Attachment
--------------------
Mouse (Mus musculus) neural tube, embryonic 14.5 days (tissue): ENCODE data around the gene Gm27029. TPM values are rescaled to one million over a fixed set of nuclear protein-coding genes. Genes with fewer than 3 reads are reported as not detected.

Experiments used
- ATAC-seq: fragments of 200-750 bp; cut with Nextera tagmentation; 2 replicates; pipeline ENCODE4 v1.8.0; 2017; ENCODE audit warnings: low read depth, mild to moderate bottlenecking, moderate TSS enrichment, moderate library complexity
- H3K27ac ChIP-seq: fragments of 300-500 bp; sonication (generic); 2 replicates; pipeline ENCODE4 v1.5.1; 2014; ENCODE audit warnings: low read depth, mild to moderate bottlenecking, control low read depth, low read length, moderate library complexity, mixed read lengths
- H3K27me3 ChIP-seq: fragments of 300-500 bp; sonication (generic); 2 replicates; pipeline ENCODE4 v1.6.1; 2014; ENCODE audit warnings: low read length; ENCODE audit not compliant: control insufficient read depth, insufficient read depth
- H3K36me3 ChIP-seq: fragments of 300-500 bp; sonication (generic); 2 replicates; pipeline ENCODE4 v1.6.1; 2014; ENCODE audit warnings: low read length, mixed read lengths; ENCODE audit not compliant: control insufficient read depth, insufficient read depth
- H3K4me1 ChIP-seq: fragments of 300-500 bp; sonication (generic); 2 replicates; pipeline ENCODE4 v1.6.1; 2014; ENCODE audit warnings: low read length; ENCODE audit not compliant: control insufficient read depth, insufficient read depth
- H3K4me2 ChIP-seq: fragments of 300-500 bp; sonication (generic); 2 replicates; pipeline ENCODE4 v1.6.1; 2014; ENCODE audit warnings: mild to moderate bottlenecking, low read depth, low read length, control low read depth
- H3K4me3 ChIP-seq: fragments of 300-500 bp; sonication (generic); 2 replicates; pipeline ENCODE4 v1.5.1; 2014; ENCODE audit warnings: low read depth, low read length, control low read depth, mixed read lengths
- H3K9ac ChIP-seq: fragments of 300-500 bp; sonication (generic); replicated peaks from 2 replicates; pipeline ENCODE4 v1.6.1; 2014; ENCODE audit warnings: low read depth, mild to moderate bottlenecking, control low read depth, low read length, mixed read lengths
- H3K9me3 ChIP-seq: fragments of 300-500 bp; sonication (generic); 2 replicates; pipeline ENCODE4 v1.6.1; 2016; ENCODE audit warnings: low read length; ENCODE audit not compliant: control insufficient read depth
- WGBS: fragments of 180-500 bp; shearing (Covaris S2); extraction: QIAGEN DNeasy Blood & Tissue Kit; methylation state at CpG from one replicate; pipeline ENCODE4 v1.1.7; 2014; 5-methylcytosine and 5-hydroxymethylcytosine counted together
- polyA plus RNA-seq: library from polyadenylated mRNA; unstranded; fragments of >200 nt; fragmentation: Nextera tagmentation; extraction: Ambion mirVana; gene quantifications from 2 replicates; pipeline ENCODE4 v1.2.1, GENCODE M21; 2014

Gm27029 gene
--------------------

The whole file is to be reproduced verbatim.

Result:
Mouse (Mus musculus) neural tube, embryonic 14.5 days (tissue): ENCODE data around the gene Gm27029. TPM values are rescaled to one million over a fixed set of nuclear protein-coding genes. Genes with fewer than 3 reads are reported as not detected.

Experiments used
- ATAC-seq: fragments of 200-750 bp; cut with Nextera tagmentation; 2 replicates; pipeline ENCODE4 v1.8.0; 2017; ENCODE audit warnings: low read depth, mild to moderate bottlenecking, moderate TSS enrichment, moderate library complexity
- H3K27ac ChIP-seq: fragments of 300-500 bp; sonication (generic); 2 replicates; pipeline ENCODE4 v1.5.1; 2014; ENCODE audit warnings: low read depth, mild to moderate bottlenecking, control low read depth, low read length, moderate library complexity, mixed read lengths
- H3K27me3 ChIP-seq: fragments of 300-500 bp; sonication (generic); 2 replicates; pipeline ENCODE4 v1.6.1; 2014; ENCODE audit warnings: low read length; ENCODE audit not compliant: control insufficient read depth, insufficient read depth
- H3K36me3 ChIP-seq: fragments of 300-500 bp; sonication (generic); 2 replicates; pipeline ENCODE4 v1.6.1; 2014; ENCODE audit warnings: low read length, mixed read lengths; ENCODE audit not compliant: control insufficient read depth, insufficient read depth
- H3K4me1 ChIP-seq: fragments of 300-500 bp; sonication (generic); 2 replicates; pipeline ENCODE4 v1.6.1; 2014; ENCODE audit warnings: low read length; ENCODE audit not compliant: control insufficient read depth, insufficient read depth
- H3K4me2 ChIP-seq: fragments of 300-500 bp; sonication (generic); 2 replicates; pipeline ENCODE4 v1.6.1; 2014; ENCODE audit warnings: mild to moderate bottlenecking, low read depth, low read length, control low read depth
- H3K4me3 ChIP-seq: fragments of 300-500 bp; sonication (generic); 2 replicates; pipeline ENCODE4 v1.5.1; 2014; ENCODE audit warnings: low read depth, low read length, control low read depth, mixed read lengths
- H3K9ac ChIP-seq: fragments of 300-500 bp; sonication (generic); replicated peaks from 2 replicates; pipeline ENCODE4 v1.6.1; 2014; ENCODE audit warnings: low read depth, mild to moderate bottlenecking, control low read depth, low read length, mixed read lengths
- H3K9me3 ChIP-seq: fragments of 300-500 bp; sonication (generic); 2 replicates; pipeline ENCODE4 v1.6.1; 2016; ENCODE audit warnings: low read length; ENCODE audit not compliant: control insufficient read depth
- WGBS: fragments of 180-500 bp; shearing (Covaris S2); extraction: QIAGEN DNeasy Blood & Tissue Kit; methylation state at CpG from one replicate; pipeline ENCODE4 v1.1.7; 2014; 5-methylcytosine and 5-hydroxymethylcytosine counted together
- polyA plus RNA-seq: library from polyadenylated mRNA; unstranded; fragments of >200 nt; fragmentation: Nextera tagmentation; extraction: Ambion mirVana; gene quantifications from 2 replicates; pipeline ENCODE4 v1.2.1, GENCODE M21; 2014

Gm27029 gene